How Are ACOs Using Segmentation to Manage High-Need, High-Cost Patients?

Allison Inserro

A recent report by The Commonwealth Fund found no consistent set of subgroups for high-need, high-cost (HNHC) patients managed by accountable care organizations (ACOs), but it did suggest methods by which segmenting the sickest and most costly patients could help drive improved care outcomes.

Many ACOs have used predictive modeling and risk stratification to sort their entire population into broad risk levels. But with 5% of patients in the United States accounting for 50% of healthcare spending, even further division of patients into smaller subgroups has been suggested as a way to create targeted interventions and use limited resources, the report noted.

In this report, researchers interviewed 10 national experts and 34 respondents from 18 ACOs. They found that when primary care providers (PCPs) were involved in refining segmentation approaches, the clinical relevance of the results improved. In addition, more providers were willing to use different approaches.

For instance, many ACOs ask the PCP or other clinical staff to review the segmentation results, allowing staff to add or remove patients, instead of relying solely on an algorithm.

Segmenting helped mature ACOs understand which skill sets and staff were needed to deliver enhanced care management.

Most ACOs use both quantitative information, such as claims data, and qualitative information, including clinician assessments, to risk stratify their population, the report said. Sixteen of the 18 also used limited clinical data elements from their electronic health records (EHRs) in their stratification process.

Of the 13 ACOs reporting HNHC population subgroups, 7 defined their subgroups by incorporating clinical evaluation and risk assessment data that have been gathered in person from patients. Only 4 of these ACOs used data on patients’ social and behavioral needs.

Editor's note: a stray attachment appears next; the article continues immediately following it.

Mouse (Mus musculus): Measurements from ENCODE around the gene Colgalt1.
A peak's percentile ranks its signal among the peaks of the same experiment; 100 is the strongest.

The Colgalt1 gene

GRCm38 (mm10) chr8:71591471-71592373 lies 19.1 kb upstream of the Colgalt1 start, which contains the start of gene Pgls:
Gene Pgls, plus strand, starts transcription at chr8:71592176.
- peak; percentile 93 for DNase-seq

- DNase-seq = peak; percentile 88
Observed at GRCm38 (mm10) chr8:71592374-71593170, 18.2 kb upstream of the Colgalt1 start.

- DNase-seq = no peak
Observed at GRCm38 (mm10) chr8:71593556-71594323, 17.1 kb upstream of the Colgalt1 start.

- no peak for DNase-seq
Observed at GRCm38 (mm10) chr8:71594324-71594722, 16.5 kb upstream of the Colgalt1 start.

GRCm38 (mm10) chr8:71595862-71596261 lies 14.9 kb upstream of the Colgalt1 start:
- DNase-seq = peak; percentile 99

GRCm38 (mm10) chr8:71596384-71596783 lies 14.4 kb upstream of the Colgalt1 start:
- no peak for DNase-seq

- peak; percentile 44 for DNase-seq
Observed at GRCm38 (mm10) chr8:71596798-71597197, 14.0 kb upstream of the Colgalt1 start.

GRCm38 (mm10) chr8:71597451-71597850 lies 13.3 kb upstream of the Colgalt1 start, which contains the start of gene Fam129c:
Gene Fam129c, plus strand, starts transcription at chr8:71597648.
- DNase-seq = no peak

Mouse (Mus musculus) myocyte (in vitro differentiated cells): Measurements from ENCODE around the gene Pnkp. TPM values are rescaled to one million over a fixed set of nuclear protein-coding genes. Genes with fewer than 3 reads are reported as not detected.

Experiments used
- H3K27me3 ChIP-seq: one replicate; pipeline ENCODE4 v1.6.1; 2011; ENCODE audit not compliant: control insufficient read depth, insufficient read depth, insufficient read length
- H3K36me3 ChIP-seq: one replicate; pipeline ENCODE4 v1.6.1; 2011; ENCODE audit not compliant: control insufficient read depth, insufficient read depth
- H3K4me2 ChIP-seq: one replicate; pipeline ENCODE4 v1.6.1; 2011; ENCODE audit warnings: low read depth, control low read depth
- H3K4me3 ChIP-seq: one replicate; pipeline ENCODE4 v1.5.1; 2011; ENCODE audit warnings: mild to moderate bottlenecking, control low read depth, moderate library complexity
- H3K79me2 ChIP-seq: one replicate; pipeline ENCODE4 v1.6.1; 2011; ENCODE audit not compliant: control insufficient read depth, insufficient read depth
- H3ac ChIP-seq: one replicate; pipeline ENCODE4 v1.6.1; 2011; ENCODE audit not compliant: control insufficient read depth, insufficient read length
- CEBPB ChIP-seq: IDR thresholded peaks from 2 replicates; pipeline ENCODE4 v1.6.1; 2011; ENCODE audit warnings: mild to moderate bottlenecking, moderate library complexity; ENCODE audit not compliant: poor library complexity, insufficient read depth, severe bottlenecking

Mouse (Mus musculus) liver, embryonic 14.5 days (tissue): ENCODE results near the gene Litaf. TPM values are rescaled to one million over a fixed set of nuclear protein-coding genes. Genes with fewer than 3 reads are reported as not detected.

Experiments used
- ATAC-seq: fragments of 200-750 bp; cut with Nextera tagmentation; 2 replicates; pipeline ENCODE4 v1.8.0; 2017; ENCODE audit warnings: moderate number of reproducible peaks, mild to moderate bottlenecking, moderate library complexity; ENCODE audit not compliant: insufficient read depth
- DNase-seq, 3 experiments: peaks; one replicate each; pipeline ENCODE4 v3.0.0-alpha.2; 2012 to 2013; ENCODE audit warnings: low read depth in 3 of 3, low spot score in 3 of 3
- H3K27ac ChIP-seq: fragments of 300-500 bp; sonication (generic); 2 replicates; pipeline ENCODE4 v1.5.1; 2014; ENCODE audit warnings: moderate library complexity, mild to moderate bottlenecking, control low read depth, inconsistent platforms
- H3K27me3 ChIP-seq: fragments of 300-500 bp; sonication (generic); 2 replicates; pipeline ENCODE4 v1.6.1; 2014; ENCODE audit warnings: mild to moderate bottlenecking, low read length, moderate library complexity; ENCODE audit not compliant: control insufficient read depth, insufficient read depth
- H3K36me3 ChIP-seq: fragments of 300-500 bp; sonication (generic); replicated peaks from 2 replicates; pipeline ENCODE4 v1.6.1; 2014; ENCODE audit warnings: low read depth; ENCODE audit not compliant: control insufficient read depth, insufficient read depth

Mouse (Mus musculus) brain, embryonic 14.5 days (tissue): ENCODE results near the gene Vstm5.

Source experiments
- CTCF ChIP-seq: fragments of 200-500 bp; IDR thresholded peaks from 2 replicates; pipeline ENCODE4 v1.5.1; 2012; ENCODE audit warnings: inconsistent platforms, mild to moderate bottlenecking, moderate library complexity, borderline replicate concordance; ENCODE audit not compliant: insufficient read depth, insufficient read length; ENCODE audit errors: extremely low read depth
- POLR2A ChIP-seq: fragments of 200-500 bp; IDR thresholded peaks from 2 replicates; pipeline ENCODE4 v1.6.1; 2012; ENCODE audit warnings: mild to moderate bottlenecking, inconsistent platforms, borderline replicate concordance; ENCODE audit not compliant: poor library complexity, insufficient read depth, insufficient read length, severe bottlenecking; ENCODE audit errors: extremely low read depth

Capturing social determinants of health in the EHR proved challenging for ACOs, the report said. There is also a lack of connection and coordination between the data used by community agencies and clinical providers.

When subgroups were identified, they included the frail elderly; those with advanced illness (palliative, hospice, and end-of-life care); those with comorbid medical conditions, such as diabetes or chronic obstructive pulmonary disease; those with comorbid medical and mental health conditions; and those with end-stage renal disease.

Survey respondents advised against using single disease–focused segments because of the possibility of missing the underlying cause of a patient’s problems or failing to address comorbidity.

The report said that, similar to other research, “algorithms based solely on claims data do not capture sufficient information on clinical, behavioral health, or social needs.”
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